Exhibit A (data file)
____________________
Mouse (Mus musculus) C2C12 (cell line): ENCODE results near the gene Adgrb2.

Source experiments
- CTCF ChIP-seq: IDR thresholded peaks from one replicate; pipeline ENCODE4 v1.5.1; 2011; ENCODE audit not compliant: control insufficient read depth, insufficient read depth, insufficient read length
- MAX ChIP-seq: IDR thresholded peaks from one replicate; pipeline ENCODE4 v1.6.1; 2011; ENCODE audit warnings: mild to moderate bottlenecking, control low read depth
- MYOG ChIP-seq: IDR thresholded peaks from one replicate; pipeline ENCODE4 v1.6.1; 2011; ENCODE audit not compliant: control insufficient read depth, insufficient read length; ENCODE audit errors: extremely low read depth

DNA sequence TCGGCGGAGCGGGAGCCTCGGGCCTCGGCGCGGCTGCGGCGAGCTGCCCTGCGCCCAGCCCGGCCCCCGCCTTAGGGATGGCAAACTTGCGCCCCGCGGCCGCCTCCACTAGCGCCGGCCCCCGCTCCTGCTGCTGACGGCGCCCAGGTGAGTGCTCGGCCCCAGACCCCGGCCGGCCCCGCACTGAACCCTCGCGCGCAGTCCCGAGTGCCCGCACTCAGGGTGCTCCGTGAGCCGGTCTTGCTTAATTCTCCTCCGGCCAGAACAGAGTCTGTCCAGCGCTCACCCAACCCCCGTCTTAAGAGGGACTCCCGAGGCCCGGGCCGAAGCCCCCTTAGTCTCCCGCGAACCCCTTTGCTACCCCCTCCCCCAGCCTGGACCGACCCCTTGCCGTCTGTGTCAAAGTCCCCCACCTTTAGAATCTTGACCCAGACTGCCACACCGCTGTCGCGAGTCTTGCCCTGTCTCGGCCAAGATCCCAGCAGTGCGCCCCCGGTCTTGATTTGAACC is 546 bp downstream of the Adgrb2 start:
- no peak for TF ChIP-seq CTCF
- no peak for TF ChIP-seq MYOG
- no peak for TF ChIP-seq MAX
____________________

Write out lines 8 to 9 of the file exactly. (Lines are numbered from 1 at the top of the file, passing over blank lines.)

- no peak for TF ChIP-seq MYOG
- no peak for TF ChIP-seq MAX